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Once upon a time, I belonged to a Google writing group consisting of  members from an on-line writing class. As with all writing groups, the purpose was to provide a safe place to share our writing. If we were brave enough to post our work we would be rewarded with constructive feedback, encouragement and support. But there came a time when I posted a story I wrote and no one commented. I was confused, and a little hurt. I understand that everyone has a life and may not be able to participate on a day-today basis. But there was activity going on within the group. This went on for about a week and I grew angrier by the day. Why isn’t anyone reading my story? I asked myself. Then one day, I came across a comment that slapped me in the face with my greatest fear. In defense of a comment not well received, this person wrote, “if your writing was crap, I wouldn’t comment at all”.

I left the group.

Being a blogger is like the proverbial island castaway who stuffs their message into a bottle and casts it into wide-open sea. They know not where the message will land or who will read it. Or if it will even be read. When we write publically we put ourselves out there, naked and vulnerable. We fear all sorts of things. Mostly, is what I write any good? But secondly, is anyone evening reading it.

I am sure my fear of oblivion is felt by many new bloggers, and maybe some seasoned ones as well.  Which is why the Blogging 101 Assignment “Meet your Neighbors is one of the most important assignments any of us can do. Blogging is not just about our own writing. The communication channel is circular. You write but you also read. You read to learn, you read to connect, you read because you are part of a blogging community and it is your responsibility to help a fellow blogger develop confidence by reading and providing constructive comments.

As novice bloggers as part of a group like Blogging 101, it is not too hard to find people to connect with. I believe it is true that the more you comment on other’s blogs, the more likely someone will reciprocate and read yours. We start by being followers and over time, others follow us.  The hard part is finding the time to seek out new blogs, to learn who the writer is, to read blogs on a consistent basis. But it is time well-spent for the serious blogger.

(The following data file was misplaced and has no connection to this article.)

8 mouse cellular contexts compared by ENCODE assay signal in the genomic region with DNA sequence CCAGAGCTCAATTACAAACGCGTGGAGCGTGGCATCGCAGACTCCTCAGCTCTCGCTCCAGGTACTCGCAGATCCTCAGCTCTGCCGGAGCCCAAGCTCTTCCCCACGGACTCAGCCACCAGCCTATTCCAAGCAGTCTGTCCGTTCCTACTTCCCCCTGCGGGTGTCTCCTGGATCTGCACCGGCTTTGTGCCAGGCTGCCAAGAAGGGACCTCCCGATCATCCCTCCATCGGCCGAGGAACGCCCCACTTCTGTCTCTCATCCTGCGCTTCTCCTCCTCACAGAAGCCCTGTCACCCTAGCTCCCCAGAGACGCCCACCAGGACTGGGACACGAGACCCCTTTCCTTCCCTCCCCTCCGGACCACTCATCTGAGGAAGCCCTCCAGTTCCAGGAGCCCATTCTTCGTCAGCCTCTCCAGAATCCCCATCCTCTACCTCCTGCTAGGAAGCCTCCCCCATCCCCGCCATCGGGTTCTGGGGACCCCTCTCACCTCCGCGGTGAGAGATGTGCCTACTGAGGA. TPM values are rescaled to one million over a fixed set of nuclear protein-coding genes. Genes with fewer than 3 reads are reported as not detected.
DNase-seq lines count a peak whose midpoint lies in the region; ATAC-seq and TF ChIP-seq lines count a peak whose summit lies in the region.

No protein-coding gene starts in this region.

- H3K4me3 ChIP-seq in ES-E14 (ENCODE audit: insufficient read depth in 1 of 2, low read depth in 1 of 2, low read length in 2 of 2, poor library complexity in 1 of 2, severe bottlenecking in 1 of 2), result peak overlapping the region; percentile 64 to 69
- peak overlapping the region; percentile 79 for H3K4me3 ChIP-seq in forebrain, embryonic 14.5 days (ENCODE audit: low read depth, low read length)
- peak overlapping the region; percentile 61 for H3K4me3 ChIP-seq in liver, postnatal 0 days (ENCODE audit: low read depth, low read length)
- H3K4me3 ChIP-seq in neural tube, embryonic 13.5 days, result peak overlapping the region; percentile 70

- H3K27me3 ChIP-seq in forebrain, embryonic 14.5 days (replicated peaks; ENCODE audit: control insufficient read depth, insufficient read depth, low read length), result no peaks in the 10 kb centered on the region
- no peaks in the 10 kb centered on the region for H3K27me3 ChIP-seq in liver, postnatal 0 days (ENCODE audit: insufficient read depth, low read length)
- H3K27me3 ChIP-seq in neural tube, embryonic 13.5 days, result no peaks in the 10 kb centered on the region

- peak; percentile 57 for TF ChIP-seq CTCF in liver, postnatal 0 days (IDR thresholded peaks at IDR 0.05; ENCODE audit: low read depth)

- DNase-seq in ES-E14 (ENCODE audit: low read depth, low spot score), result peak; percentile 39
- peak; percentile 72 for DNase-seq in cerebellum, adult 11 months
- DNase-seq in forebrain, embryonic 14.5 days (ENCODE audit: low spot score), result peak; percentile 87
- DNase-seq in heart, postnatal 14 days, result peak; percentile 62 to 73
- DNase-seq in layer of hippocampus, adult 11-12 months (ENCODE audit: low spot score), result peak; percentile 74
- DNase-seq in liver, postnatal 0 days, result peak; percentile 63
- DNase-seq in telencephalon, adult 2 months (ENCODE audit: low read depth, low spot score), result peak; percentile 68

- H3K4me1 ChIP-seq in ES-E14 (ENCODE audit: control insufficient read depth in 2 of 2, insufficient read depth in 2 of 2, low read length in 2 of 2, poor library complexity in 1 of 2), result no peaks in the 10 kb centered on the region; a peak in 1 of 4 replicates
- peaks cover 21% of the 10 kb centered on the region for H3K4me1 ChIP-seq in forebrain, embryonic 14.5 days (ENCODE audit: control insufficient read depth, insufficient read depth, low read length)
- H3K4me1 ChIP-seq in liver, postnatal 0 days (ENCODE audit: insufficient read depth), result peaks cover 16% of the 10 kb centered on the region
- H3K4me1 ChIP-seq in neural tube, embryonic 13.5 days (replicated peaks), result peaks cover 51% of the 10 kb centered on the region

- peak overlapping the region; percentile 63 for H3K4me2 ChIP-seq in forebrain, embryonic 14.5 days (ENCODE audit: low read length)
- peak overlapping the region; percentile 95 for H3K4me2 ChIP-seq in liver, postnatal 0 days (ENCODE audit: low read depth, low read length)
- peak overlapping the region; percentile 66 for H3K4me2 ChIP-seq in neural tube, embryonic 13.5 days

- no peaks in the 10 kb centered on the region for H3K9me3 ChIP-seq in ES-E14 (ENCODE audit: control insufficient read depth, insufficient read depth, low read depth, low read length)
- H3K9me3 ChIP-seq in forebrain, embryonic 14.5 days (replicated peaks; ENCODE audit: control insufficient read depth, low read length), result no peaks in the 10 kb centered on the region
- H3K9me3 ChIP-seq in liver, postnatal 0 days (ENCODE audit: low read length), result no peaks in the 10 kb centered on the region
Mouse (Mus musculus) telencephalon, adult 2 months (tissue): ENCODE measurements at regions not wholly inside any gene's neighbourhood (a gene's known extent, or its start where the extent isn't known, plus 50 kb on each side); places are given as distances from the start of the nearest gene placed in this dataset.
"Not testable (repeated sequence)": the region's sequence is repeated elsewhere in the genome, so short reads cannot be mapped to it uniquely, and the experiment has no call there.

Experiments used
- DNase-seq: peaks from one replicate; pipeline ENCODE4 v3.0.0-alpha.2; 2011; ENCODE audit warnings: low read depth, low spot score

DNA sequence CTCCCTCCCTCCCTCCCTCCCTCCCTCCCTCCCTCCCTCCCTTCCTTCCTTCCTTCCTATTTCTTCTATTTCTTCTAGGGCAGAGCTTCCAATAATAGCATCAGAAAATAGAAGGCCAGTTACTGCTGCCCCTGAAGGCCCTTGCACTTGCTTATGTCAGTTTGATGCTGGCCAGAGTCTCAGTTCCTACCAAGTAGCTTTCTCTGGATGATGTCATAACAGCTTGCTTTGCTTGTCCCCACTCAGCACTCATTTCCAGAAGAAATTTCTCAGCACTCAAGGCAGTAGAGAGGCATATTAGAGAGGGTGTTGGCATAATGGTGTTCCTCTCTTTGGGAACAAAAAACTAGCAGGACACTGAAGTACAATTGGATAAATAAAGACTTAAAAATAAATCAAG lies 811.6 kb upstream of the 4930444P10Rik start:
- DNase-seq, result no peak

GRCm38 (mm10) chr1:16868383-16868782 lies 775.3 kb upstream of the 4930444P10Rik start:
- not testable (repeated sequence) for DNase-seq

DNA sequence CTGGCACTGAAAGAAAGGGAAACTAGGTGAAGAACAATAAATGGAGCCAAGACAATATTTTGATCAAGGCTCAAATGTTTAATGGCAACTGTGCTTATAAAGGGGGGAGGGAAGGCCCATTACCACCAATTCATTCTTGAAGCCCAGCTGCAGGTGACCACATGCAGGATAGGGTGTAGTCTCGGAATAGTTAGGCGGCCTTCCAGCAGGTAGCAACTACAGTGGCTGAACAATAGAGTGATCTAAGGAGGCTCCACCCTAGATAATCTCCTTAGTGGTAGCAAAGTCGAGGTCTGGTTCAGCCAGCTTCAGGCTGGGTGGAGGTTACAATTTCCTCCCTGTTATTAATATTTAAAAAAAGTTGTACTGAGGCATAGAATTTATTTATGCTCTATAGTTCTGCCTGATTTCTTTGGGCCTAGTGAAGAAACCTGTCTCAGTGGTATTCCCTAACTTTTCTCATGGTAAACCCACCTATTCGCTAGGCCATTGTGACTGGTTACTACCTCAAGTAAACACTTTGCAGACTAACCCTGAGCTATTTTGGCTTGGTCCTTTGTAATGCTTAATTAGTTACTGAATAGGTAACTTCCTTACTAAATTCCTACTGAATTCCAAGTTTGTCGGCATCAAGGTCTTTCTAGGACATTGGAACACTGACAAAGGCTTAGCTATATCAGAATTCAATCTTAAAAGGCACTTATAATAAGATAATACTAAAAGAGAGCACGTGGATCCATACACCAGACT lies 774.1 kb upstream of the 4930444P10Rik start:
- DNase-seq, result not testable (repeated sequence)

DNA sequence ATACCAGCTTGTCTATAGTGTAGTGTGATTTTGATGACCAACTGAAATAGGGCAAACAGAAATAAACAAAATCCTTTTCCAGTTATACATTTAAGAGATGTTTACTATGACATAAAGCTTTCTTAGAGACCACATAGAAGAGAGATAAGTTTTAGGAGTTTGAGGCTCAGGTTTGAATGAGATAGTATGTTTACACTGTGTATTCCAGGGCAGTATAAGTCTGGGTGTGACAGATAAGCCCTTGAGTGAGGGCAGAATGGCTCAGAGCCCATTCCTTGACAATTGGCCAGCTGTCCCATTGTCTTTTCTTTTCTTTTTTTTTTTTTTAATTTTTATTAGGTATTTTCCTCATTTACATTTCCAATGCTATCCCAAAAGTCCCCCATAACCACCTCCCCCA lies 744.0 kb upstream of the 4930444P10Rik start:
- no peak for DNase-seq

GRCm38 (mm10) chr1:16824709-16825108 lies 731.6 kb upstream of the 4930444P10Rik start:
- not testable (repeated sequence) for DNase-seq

One of the interesting things I found from this assignment was how randomly selected blog posts could somehow come together and give you what you need to hear. The blog post Silencing the Censor Within, gave me the inspiration for this blog. In Autumn of Our Life, a mid-life female, like me, writes of the transition of the seasons, not only in nature but her own life. She reminded me that the changes of growing old are not to be feared, but to be embraced. I too am in the Autumn of my life.   Another positive take on seasons in general was found in Autumn Leaves. This simple blog reminded me that blogging doesn’t have to encompass a long dissertation (which can lead to an excuse not to blog). It’s simply sharing our thoughts and a 100 words will do. In Just Passing Through, I found wisdom in a young woman who could be my daughter. She reminded me, a workaholic and perfectionist, to slow down and smell the roses. And last but not least, a little humor to brighten my day with  When In Doubt, Grab a Beer or a Blanket.

If you have not completed this assignment, I encourage you to do so. Not only will you get great ideas for your own blogs but you will begin to create a connection that will make blogging all the more fun. I leave you with some words from one of my favorite actors, Alan Alda –

Be brave enough to live life creatively. The creative place where no one else has ever been.

 

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